An eternal engine of politics, rooted deep in the human psyche, is the tension between fear of scarcity and hope for abundance.
The first, fear of scarcity, resides in the back-brain of all descendants of our hunter-gatherer past. We share the wiring of creatures who woke hungry each morning to renew a merciless search for food and clashed violently over territory with rival tribes. Zero-sum politics, in which success for one can only come at the expense of another, stems from this fear.
Hope for abundance is a learned trait. It requires one to study the history of human civilization and see the growing bounty created by networks, cooperation and the sharing of resources and talents. Fear of scarcity is refuted by evidence of rising prosperity. This is the politics of win-win.
This dichotomy came to mind as I finished reading an important and unusual book that is impossible to categorize: It’s brand new, but more than 75 years old; it’s a mix of documented fact and family lore; it’s at once thrilling and deflating. “They Knew Lincoln” is the fruit of a lifetime’s passion on the part of D.C. dentist and educator John E. Washington, who died in 1964. Raised among emancipated slaves in the shadow of Ford’s Theatre after the Civil War, Washington sought to preserve the history of the African Americans who knew and interacted with the 16th president.
Originally published in 1942 with the blessing of leading Lincoln biographers, “They Knew Lincoln” quickly sold out its only printing and sank in the sea of forgotten books. Historian Kate Masur has pulled it to the surface all these years later in a new edition from Oxford University Press. Her fascinating introduction traces the determination of this amateur historian to record the devotion with which former slaves regarded their emancipator — and also the dignified, humane and intimate relationships African Americans had with the Lincoln family.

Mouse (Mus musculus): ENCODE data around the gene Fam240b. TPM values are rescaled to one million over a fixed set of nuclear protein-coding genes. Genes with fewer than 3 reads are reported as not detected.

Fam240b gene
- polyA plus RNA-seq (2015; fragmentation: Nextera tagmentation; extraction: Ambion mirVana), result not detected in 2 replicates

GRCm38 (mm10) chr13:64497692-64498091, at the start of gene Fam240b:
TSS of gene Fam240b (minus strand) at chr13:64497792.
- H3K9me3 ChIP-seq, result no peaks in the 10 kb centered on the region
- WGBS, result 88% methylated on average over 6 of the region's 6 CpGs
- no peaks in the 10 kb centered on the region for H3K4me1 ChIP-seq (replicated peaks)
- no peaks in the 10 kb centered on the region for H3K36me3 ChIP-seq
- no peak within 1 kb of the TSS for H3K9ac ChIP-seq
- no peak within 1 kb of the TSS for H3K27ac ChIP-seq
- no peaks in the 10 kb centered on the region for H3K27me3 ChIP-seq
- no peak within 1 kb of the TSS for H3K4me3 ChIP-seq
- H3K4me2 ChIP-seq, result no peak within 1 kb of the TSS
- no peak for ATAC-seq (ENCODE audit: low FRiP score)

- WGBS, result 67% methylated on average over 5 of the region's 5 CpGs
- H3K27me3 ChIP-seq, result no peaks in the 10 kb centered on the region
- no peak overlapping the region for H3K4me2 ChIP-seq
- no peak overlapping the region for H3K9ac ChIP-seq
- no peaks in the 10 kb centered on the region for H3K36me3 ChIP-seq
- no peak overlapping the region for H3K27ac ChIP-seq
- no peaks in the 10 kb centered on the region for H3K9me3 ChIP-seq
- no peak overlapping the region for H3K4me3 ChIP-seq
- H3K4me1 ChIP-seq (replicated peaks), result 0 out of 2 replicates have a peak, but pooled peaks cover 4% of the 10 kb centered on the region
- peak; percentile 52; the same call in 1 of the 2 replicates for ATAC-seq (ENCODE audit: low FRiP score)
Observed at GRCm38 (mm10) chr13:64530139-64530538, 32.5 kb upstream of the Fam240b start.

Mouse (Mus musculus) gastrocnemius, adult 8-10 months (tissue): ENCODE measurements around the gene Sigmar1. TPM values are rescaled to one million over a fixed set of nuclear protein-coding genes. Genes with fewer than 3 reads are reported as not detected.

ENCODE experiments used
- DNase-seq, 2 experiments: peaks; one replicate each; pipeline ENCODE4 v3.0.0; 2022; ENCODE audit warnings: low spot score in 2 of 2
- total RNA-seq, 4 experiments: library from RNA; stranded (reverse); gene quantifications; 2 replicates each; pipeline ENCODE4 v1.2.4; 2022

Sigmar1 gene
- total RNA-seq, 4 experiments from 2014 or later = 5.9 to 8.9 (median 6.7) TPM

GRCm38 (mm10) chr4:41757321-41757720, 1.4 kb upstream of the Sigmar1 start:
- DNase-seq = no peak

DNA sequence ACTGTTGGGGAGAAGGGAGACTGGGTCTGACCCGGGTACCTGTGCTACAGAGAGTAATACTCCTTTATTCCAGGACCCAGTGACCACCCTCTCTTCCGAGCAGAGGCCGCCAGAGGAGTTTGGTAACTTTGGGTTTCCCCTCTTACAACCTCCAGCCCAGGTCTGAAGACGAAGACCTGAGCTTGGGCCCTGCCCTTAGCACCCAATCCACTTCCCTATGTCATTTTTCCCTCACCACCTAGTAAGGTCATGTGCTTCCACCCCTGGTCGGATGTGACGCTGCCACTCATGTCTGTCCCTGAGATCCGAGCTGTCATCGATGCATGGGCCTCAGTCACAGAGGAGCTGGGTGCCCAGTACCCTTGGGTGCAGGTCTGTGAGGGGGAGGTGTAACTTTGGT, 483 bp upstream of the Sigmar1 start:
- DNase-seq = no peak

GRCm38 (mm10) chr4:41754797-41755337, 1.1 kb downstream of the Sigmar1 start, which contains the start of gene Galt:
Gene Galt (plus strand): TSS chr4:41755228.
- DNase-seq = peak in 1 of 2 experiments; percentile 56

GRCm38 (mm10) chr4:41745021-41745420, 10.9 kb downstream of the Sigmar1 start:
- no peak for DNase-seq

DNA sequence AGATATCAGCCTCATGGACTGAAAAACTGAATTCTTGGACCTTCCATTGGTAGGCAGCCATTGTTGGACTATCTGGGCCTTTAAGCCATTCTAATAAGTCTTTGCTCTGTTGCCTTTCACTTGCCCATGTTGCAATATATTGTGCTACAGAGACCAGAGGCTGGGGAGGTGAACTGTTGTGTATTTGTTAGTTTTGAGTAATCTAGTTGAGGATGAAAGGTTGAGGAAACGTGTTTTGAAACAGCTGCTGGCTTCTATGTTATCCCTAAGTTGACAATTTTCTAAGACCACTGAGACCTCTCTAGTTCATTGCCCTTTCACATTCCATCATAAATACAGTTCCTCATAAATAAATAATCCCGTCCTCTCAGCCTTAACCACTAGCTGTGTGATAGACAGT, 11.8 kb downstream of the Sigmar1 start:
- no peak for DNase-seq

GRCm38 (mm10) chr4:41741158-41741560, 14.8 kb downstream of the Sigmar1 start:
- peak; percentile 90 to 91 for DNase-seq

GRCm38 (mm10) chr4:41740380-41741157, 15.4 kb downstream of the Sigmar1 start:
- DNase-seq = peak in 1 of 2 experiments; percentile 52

Though I’ve read a good deal about Abraham Lincoln, Washington’s book is sprinkled with details I never knew. Lincoln loved cabbage and ate it as often as possible. He had planned an after-theater dinner party for the night he was assassinated. He often addressed the tantrums of his rambunctious son Tad by driving the boy to the home of William Slade, Lincoln’s African American butler, to play for hours with Slade’s children.
And more: One of Lincoln’s close friends and clients as a Springfield lawyer was a black immigrant from Haiti. His bodyguard as president-elect was black, and Lincoln’s attempt to place the man on the White House domestic staff was vetoed by lighter-skinned African American holdovers from the previous administration who objected to his dark complexion.
But as satisfying as it is to add stitches to the Lincoln tapestry, the feeling of discovery gives way to a sense of loss. Troves of historical insight have been squandered in the cause of zero-sum race prejudice. To read Washington’s sketch of William “Billy the Barber” de Fleurville is to realize that this shrewd self-made Springfield businessman, a raconteur and writer of comic verse, was surely the closest Lincoln ever came to an alter ego — yet no one bothered to record Fleurville’s 30 years of shared experience with his friend. Even more discomfiting: The book foregrounds the long-ignored fact that President Lincoln probably spent more time with Slade than with any other person, especially during the hours the two of them shared in a closed room as Lincoln wrote the Gettysburg Address.
Slade died in 1868, and all he gleaned from those many hours at close quarters died with him.
These days, a major emphasis in academic history is on excavating whatever can be recovered of the experience of marginalized people — women, minorities, the poor. “They Knew Lincoln,” as first published, was a harbinger of that approach. “Since the 1960s, historians interested in the lives of everyday people have embraced the kinds of sources Washington used,” Masur points out in her introduction. “In this respect, Washington was a historian ahead of his time.”
The academic attitude has borne fruit in the popular culture, as well. In “The Butler,” author Wil Haygood gave us the biography of one of Slade’s most distinguished successors, Eugene Allen. Margot Lee Shetterly’s “Hidden Figures” documented the contributions of black female mathematicians to the success of the Apollo program. Charles Frazier dramatized the experience of Southern subsistence farmers during the Civil War in “Cold Mountain.” To name only a few examples.
Critics sometimes dismiss these broadened perspectives as “rewriting history.” But this reflects the fearful view that “history” is a scarce resource. Any chapter for women must come at the expense of men. Room for black testimony must displace white witnesses. That’s the voice from the back-brain.
In resurrecting Washington’s book, Masur advances the hopeful view that adding knowledge, adding perspectives, adding experience to our shared history actually make us all richer.
Read more from David Von Drehle’s archive.